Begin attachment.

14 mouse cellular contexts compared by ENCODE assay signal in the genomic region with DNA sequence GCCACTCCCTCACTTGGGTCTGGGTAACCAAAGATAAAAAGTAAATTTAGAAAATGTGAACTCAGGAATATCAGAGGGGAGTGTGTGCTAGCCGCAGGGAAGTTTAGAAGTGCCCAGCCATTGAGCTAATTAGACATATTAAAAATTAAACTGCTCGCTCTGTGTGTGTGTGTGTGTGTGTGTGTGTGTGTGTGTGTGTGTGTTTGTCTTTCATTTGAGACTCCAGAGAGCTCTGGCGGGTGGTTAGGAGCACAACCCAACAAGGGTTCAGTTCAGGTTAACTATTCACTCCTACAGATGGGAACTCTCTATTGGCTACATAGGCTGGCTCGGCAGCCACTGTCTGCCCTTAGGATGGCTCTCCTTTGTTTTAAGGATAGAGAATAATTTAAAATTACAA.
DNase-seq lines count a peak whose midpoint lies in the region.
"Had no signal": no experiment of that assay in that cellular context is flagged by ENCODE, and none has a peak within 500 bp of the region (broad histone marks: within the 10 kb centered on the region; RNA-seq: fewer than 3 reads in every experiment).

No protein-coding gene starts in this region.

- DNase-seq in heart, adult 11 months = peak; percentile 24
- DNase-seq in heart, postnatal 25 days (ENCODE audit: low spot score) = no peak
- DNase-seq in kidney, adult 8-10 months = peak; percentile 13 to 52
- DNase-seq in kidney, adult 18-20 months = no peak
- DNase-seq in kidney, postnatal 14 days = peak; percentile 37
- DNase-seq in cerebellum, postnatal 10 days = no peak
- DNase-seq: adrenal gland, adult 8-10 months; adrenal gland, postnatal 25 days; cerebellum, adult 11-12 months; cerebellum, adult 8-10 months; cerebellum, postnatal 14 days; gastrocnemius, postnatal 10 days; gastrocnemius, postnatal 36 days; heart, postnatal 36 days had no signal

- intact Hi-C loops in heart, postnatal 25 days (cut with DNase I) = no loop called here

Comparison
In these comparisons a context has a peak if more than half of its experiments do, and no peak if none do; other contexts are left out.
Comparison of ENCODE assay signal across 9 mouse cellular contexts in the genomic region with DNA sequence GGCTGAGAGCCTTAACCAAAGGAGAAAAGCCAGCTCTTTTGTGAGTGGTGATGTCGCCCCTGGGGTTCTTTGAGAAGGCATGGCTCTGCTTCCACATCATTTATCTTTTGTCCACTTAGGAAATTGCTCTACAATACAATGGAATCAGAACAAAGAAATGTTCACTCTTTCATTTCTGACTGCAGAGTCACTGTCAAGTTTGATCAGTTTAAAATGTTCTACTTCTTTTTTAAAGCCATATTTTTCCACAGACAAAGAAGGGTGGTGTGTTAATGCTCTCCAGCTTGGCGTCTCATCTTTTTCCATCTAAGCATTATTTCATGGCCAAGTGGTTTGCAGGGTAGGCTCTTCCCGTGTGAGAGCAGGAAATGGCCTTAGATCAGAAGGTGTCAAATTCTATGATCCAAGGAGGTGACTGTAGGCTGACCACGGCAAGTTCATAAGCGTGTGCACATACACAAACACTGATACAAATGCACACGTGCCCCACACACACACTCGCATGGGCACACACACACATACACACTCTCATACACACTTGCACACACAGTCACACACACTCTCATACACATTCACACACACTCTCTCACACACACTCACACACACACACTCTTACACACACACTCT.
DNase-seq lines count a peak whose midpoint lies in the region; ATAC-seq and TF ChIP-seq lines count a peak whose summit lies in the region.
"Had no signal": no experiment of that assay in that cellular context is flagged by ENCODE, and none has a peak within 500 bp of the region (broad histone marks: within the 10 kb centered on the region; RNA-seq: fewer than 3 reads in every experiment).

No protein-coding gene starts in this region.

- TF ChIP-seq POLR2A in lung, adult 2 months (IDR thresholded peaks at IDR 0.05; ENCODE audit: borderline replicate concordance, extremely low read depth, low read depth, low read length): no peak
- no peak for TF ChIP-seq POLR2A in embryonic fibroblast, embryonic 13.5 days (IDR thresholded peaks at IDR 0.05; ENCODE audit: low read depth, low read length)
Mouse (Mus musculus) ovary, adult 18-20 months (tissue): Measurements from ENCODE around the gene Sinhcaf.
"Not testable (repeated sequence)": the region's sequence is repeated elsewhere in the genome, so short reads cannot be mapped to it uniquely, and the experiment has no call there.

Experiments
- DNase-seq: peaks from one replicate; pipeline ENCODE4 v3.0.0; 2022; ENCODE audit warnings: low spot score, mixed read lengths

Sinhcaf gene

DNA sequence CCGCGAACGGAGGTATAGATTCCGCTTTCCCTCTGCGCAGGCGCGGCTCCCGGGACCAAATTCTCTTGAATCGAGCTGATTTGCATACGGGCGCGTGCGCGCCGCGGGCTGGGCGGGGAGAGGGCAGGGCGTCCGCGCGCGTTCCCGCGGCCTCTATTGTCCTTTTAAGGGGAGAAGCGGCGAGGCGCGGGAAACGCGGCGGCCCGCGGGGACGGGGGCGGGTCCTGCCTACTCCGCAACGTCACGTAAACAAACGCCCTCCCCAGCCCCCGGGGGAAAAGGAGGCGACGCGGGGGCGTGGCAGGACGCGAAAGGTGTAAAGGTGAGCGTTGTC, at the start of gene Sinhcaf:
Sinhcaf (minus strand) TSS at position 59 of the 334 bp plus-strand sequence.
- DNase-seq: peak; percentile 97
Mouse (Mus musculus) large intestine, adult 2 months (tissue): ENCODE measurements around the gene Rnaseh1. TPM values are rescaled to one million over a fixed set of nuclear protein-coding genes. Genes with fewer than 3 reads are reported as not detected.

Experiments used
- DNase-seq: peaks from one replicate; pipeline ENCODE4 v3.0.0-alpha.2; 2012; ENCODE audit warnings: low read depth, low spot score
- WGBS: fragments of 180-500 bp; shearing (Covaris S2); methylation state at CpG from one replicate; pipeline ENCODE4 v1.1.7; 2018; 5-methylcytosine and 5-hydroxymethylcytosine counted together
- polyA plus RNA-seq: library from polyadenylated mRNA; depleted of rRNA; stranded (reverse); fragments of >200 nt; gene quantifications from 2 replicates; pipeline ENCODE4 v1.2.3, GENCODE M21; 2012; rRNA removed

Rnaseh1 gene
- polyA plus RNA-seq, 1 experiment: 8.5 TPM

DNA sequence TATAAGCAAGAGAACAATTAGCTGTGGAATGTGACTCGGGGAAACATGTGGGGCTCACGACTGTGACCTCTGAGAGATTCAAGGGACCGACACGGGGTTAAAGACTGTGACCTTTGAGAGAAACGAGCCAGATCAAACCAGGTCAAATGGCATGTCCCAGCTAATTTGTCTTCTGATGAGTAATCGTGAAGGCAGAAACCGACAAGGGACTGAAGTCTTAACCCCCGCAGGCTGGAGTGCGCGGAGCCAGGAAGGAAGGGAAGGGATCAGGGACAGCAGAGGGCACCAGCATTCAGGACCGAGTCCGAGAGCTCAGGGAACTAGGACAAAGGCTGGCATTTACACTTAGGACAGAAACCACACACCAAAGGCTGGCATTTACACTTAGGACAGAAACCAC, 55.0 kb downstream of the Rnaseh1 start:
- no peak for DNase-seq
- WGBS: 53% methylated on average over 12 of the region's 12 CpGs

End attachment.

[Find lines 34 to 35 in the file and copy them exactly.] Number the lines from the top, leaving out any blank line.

Rnaseh1 gene
- polyA plus RNA-seq, 1 experiment: 8.5 TPM